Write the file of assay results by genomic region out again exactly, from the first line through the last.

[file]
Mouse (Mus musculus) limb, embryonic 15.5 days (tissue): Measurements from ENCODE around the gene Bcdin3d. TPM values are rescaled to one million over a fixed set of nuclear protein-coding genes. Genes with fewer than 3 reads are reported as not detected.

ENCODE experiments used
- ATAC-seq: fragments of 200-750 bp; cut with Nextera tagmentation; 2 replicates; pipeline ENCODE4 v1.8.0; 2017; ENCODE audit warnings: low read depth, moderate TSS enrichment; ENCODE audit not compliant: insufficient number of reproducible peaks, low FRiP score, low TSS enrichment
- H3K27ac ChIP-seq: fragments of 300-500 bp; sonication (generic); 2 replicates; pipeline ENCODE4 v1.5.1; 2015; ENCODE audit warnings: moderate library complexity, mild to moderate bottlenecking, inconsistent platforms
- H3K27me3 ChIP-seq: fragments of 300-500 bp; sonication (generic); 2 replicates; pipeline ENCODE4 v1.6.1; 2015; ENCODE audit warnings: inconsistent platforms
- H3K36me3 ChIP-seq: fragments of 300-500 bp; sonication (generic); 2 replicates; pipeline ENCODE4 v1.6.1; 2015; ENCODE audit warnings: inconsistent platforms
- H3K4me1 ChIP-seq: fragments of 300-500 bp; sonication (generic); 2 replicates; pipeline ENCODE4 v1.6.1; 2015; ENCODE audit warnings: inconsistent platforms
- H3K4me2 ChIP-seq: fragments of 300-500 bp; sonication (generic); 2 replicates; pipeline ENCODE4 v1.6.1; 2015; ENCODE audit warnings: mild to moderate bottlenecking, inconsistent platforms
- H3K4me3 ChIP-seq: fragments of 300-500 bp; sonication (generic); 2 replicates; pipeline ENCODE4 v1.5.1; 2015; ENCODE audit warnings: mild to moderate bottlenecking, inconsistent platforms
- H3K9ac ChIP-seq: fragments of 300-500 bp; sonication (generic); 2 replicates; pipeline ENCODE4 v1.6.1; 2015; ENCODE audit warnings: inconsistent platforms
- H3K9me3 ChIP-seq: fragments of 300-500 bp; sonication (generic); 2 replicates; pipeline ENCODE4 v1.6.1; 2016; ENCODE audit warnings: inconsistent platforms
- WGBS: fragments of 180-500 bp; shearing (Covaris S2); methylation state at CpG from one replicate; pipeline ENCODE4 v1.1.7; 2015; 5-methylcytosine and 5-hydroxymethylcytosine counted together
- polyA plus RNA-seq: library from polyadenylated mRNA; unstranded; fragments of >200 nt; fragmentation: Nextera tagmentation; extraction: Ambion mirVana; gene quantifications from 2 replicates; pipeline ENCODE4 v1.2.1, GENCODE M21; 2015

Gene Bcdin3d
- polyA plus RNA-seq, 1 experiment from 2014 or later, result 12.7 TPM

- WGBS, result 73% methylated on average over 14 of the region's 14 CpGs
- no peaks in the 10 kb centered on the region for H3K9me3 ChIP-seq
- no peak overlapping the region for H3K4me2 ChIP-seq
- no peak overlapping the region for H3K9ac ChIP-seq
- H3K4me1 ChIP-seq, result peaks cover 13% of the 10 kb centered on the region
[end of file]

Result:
Mouse (Mus musculus) limb, embryonic 15.5 days (tissue): Measurements from ENCODE around the gene Bcdin3d. TPM values are rescaled to one million over a fixed set of nuclear protein-coding genes. Genes with fewer than 3 reads are reported as not detected.

ENCODE experiments used
- ATAC-seq: fragments of 200-750 bp; cut with Nextera tagmentation; 2 replicates; pipeline ENCODE4 v1.8.0; 2017; ENCODE audit warnings: low read depth, moderate TSS enrichment; ENCODE audit not compliant: insufficient number of reproducible peaks, low FRiP score, low TSS enrichment
- H3K27ac ChIP-seq: fragments of 300-500 bp; sonication (generic); 2 replicates; pipeline ENCODE4 v1.5.1; 2015; ENCODE audit warnings: moderate library complexity, mild to moderate bottlenecking, inconsistent platforms
- H3K27me3 ChIP-seq: fragments of 300-500 bp; sonication (generic); 2 replicates; pipeline ENCODE4 v1.6.1; 2015; ENCODE audit warnings: inconsistent platforms
- H3K36me3 ChIP-seq: fragments of 300-500 bp; sonication (generic); 2 replicates; pipeline ENCODE4 v1.6.1; 2015; ENCODE audit warnings: inconsistent platforms
- H3K4me1 ChIP-seq: fragments of 300-500 bp; sonication (generic); 2 replicates; pipeline ENCODE4 v1.6.1; 2015; ENCODE audit warnings: inconsistent platforms
- H3K4me2 ChIP-seq: fragments of 300-500 bp; sonication (generic); 2 replicates; pipeline ENCODE4 v1.6.1; 2015; ENCODE audit warnings: mild to moderate bottlenecking, inconsistent platforms
- H3K4me3 ChIP-seq: fragments of 300-500 bp; sonication (generic); 2 replicates; pipeline ENCODE4 v1.5.1; 2015; ENCODE audit warnings: mild to moderate bottlenecking, inconsistent platforms
- H3K9ac ChIP-seq: fragments of 300-500 bp; sonication (generic); 2 replicates; pipeline ENCODE4 v1.6.1; 2015; ENCODE audit warnings: inconsistent platforms
- H3K9me3 ChIP-seq: fragments of 300-500 bp; sonication (generic); 2 replicates; pipeline ENCODE4 v1.6.1; 2016; ENCODE audit warnings: inconsistent platforms
- WGBS: fragments of 180-500 bp; shearing (Covaris S2); methylation state at CpG from one replicate; pipeline ENCODE4 v1.1.7; 2015; 5-methylcytosine and 5-hydroxymethylcytosine counted together
- polyA plus RNA-seq: library from polyadenylated mRNA; unstranded; fragments of >200 nt; fragmentation: Nextera tagmentation; extraction: Ambion mirVana; gene quantifications from 2 replicates; pipeline ENCODE4 v1.2.1, GENCODE M21; 2015

Gene Bcdin3d
- polyA plus RNA-seq, 1 experiment from 2014 or later, result 12.7 TPM

- WGBS, result 73% methylated on average over 14 of the region's 14 CpGs
- no peaks in the 10 kb centered on the region for H3K9me3 ChIP-seq
- no peak overlapping the region for H3K4me2 ChIP-seq
- no peak overlapping the region for H3K9ac ChIP-seq
- H3K4me1 ChIP-seq, result peaks cover 13% of the 10 kb centered on the region